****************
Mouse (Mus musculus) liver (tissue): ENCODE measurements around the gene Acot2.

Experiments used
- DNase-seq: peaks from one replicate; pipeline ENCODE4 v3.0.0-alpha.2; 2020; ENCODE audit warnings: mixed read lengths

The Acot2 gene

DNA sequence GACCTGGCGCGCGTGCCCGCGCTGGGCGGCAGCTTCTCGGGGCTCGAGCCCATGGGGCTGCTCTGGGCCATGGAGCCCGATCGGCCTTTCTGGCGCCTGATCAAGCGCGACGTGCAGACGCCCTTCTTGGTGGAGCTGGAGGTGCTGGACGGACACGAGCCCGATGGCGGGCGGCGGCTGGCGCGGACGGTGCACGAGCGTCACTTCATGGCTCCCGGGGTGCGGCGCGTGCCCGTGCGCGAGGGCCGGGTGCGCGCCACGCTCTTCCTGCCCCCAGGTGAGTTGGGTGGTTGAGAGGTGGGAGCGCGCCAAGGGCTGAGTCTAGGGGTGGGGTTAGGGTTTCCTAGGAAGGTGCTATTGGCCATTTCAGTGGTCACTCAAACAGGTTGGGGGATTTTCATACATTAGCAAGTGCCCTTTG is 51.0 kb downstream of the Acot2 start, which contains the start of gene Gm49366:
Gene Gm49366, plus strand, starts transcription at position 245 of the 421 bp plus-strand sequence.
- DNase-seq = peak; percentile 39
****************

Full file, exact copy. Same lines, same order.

Mouse (Mus musculus) liver (tissue): ENCODE measurements around the gene Acot2.

Experiments used
- DNase-seq: peaks from one replicate; pipeline ENCODE4 v3.0.0-alpha.2; 2020; ENCODE audit warnings: mixed read lengths

The Acot2 gene

DNA sequence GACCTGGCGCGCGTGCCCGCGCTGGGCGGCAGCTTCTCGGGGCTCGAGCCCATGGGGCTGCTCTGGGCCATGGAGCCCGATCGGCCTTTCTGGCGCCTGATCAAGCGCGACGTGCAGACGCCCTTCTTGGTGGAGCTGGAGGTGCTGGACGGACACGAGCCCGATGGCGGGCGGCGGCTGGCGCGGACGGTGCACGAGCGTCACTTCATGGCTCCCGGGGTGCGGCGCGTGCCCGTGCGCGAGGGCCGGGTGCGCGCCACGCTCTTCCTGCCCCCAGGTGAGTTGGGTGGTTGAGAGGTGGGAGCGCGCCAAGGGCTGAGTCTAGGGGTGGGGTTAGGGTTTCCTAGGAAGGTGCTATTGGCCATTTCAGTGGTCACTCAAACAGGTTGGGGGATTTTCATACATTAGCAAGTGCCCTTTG is 51.0 kb downstream of the Acot2 start, which contains the start of gene Gm49366:
Gene Gm49366, plus strand, starts transcription at position 245 of the 421 bp plus-strand sequence.
- DNase-seq = peak; percentile 39